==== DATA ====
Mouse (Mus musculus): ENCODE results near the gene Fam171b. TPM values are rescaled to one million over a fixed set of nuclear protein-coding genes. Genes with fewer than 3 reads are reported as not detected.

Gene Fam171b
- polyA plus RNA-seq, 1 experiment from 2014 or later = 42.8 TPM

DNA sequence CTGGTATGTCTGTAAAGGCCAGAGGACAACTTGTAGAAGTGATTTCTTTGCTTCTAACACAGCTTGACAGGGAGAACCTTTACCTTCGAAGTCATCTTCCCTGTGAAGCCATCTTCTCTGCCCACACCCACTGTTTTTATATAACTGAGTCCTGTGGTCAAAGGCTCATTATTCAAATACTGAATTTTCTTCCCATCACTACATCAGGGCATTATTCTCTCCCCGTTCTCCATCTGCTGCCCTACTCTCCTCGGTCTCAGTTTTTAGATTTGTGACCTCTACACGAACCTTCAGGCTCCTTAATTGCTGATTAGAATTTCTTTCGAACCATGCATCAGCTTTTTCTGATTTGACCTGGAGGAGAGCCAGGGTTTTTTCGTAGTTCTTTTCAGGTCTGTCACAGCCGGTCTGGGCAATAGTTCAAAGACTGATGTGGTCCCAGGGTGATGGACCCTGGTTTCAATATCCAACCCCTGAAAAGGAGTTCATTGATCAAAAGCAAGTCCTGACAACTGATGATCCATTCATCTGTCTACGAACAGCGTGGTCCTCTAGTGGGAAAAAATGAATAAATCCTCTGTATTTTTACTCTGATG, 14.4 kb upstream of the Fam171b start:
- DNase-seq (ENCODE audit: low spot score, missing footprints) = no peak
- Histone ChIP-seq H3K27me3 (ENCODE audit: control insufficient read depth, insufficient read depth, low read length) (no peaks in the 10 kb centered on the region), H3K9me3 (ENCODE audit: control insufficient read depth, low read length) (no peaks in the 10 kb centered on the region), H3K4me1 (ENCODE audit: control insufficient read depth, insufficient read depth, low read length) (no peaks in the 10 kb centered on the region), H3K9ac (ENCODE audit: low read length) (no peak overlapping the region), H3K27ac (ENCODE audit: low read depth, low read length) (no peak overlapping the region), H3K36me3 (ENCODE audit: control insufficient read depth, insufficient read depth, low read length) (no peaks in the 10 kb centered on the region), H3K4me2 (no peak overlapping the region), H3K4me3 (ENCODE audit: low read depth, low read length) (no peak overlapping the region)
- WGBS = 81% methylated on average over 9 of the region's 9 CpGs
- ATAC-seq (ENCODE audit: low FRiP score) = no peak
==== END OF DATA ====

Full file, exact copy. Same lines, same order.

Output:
Mouse (Mus musculus): ENCODE results near the gene Fam171b. TPM values are rescaled to one million over a fixed set of nuclear protein-coding genes. Genes with fewer than 3 reads are reported as not detected.

Gene Fam171b
- polyA plus RNA-seq, 1 experiment from 2014 or later = 42.8 TPM

DNA sequence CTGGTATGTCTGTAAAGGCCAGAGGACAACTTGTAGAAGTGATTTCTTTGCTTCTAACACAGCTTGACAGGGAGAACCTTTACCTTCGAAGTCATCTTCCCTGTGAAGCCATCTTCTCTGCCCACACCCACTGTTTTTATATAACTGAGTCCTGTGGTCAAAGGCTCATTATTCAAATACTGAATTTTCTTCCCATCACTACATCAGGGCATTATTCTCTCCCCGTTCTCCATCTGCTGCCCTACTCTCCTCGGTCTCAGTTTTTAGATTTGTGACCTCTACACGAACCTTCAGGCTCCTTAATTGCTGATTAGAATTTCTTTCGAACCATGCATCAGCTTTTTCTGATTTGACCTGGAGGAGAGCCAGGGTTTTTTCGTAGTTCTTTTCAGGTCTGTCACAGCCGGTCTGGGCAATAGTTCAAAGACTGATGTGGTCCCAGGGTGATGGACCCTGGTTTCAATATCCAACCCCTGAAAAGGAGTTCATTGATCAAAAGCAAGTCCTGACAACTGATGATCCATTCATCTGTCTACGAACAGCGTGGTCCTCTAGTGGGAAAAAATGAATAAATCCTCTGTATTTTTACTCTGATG, 14.4 kb upstream of the Fam171b start:
- DNase-seq (ENCODE audit: low spot score, missing footprints) = no peak
- Histone ChIP-seq H3K27me3 (ENCODE audit: control insufficient read depth, insufficient read depth, low read length) (no peaks in the 10 kb centered on the region), H3K9me3 (ENCODE audit: control insufficient read depth, low read length) (no peaks in the 10 kb centered on the region), H3K4me1 (ENCODE audit: control insufficient read depth, insufficient read depth, low read length) (no peaks in the 10 kb centered on the region), H3K9ac (ENCODE audit: low read length) (no peak overlapping the region), H3K27ac (ENCODE audit: low read depth, low read length) (no peak overlapping the region), H3K36me3 (ENCODE audit: control insufficient read depth, insufficient read depth, low read length) (no peaks in the 10 kb centered on the region), H3K4me2 (no peak overlapping the region), H3K4me3 (ENCODE audit: low read depth, low read length) (no peak overlapping the region)
- WGBS = 81% methylated on average over 9 of the region's 9 CpGs
- ATAC-seq (ENCODE audit: low FRiP score) = no peak